Office Hours: From Machine Learning PhD to Solo Startup Founder. I'm the founder of Sparrow – Deborah HanusFeatured

Hi Elpha! I’m the CEO & Founder of Sparrow, a software-based service that manages the deadlines, endorsements, and files all the paperwork associated with managing extended employee leave (i.e. family, medical, etc.). With early customers like CircleCI, Scale AI, and Pilot, we’re helping companies implement robust and efficient paid leave programs, while saving them time (20-40 hours per leave), money (up to $20K per leave), and headache. Before founding Sparrow, I graduated MIT with three degrees (a Master’s degree in Electrical Engineering & Computer Science and a double-Bachelor’s degree in Computer Science and Brain & Cognitive Science), worked as an early software engineer at a startup, lived in Cambodia as a Fulbright Scholar, and started (and left) a machine learning PhD at Harvard (full story on my blog). Ask me about career transitions, going solo on a startup, fundraising, building a team, joining our team (we’re hiring 😁), implementing a robust paid leave program (at companies of any size), or anything else!
Thanks so much for joining us, Deborah!Please share your questions for Deborah here before Thursday (July 18th). She may not have time to answer all of them, so upvote the ones you're most interested in.
Thank you for inviting me!
what an amazing journey! It would be interesting to hear how you have raised funding as a solo founder and what advice you would give to others.
There are three main things that investors evaluate when deciding to give you 💵: - Idea 💡 - Traction 📈(e.g. sales, partnerships, users, etc.) - Team 💁To raise, you need to be able to tell a good story for why your company rocks on all three of these dimensions, but you definitely do not need full marks on all three. This means that if you have an all-star team and an idea that resonates with investors, you might be able to raise on just an idea. Similarly, if as a solo founder, you can convince people that you have a great idea with solid traction, and you can tell a story about why you’re qualified to attack this problem (or will be able to hire the right people), you’ll be well on your way to finding someone to invest 💰.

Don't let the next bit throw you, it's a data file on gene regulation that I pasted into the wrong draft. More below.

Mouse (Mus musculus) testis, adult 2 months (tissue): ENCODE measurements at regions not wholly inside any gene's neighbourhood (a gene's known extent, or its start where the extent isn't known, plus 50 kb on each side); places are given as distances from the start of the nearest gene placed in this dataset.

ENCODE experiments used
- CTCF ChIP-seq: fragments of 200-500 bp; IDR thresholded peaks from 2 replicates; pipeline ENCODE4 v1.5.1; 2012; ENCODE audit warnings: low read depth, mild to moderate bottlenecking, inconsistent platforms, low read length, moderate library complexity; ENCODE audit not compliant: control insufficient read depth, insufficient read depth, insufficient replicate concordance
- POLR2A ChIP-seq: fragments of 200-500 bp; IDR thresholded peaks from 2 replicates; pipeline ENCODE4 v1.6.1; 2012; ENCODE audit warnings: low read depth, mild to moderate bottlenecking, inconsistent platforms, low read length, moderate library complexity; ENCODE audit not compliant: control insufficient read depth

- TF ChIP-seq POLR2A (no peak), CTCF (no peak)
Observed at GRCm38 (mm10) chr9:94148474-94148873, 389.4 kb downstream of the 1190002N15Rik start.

Your bio sounds likes my five year plan. I currently work in global development as a designer and transitioning to data science. I'm on a data science project (all women) in which we are slowly figuring out each other's specialties and personalities. I have gravitated towards a role of navigating the team toward storytelling with data. *How do you steer your team away from tunnel vision?*
It’s great that you’re honing your skills in storytelling! Storytelling is an incredibly important (and IMO sometimes undervalued) skill.Something that has been really helpful for our team was working with customers early in our product development, so that we can constantly listen to their feedback and iterating on the product, so that we’re always improving. If you’re able to set up a situation where you can get regular feedback from people who are not too caught up in the way things are now, that is really helpful for keeping the team agile and open-minded.